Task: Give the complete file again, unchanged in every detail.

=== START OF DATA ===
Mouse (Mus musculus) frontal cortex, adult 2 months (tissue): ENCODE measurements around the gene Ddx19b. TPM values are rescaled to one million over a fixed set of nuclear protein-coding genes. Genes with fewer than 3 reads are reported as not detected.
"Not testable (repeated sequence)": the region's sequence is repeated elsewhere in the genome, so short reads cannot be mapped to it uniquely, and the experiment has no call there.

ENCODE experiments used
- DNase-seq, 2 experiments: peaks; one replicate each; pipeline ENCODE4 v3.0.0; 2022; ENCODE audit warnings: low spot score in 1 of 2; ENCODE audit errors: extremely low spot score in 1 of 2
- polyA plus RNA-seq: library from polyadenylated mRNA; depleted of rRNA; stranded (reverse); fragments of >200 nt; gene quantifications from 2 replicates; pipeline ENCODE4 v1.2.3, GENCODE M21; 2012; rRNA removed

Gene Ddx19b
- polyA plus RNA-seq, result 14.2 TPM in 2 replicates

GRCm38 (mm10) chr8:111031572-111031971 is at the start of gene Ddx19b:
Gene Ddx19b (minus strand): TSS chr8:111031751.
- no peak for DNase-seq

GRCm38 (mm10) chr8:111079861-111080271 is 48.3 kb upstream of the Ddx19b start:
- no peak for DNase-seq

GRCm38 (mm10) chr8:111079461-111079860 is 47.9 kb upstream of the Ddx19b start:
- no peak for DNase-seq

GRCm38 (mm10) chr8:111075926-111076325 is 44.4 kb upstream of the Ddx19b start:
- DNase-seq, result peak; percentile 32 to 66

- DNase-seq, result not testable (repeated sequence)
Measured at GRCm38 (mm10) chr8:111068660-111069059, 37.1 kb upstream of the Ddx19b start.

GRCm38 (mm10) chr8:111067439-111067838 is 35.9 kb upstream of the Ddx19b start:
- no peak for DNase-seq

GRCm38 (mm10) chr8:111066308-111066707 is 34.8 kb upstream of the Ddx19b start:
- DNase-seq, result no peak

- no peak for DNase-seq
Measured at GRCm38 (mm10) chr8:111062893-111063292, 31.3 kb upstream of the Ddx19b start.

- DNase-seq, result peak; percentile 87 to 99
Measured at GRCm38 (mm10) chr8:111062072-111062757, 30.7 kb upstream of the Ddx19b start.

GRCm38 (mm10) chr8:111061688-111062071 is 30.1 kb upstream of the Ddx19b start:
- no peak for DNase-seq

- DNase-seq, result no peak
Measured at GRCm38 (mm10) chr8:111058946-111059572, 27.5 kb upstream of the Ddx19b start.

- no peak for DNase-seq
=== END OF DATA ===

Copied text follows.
Mouse (Mus musculus) frontal cortex, adult 2 months (tissue): ENCODE measurements around the gene Ddx19b. TPM values are rescaled to one million over a fixed set of nuclear protein-coding genes. Genes with fewer than 3 reads are reported as not detected.
"Not testable (repeated sequence)": the region's sequence is repeated elsewhere in the genome, so short reads cannot be mapped to it uniquely, and the experiment has no call there.

ENCODE experiments used
- DNase-seq, 2 experiments: peaks; one replicate each; pipeline ENCODE4 v3.0.0; 2022; ENCODE audit warnings: low spot score in 1 of 2; ENCODE audit errors: extremely low spot score in 1 of 2
- polyA plus RNA-seq: library from polyadenylated mRNA; depleted of rRNA; stranded (reverse); fragments of >200 nt; gene quantifications from 2 replicates; pipeline ENCODE4 v1.2.3, GENCODE M21; 2012; rRNA removed

Gene Ddx19b
- polyA plus RNA-seq, result 14.2 TPM in 2 replicates

GRCm38 (mm10) chr8:111031572-111031971 is at the start of gene Ddx19b:
Gene Ddx19b (minus strand): TSS chr8:111031751.
- no peak for DNase-seq

GRCm38 (mm10) chr8:111079861-111080271 is 48.3 kb upstream of the Ddx19b start:
- no peak for DNase-seq

GRCm38 (mm10) chr8:111079461-111079860 is 47.9 kb upstream of the Ddx19b start:
- no peak for DNase-seq

GRCm38 (mm10) chr8:111075926-111076325 is 44.4 kb upstream of the Ddx19b start:
- DNase-seq, result peak; percentile 32 to 66

- DNase-seq, result not testable (repeated sequence)
Measured at GRCm38 (mm10) chr8:111068660-111069059, 37.1 kb upstream of the Ddx19b start.

GRCm38 (mm10) chr8:111067439-111067838 is 35.9 kb upstream of the Ddx19b start:
- no peak for DNase-seq

GRCm38 (mm10) chr8:111066308-111066707 is 34.8 kb upstream of the Ddx19b start:
- DNase-seq, result no peak

- no peak for DNase-seq
Measured at GRCm38 (mm10) chr8:111062893-111063292, 31.3 kb upstream of the Ddx19b start.

- DNase-seq, result peak; percentile 87 to 99
Measured at GRCm38 (mm10) chr8:111062072-111062757, 30.7 kb upstream of the Ddx19b start.

GRCm38 (mm10) chr8:111061688-111062071 is 30.1 kb upstream of the Ddx19b start:
- no peak for DNase-seq

- DNase-seq, result no peak
Measured at GRCm38 (mm10) chr8:111058946-111059572, 27.5 kb upstream of the Ddx19b start.

- no peak for DNase-seq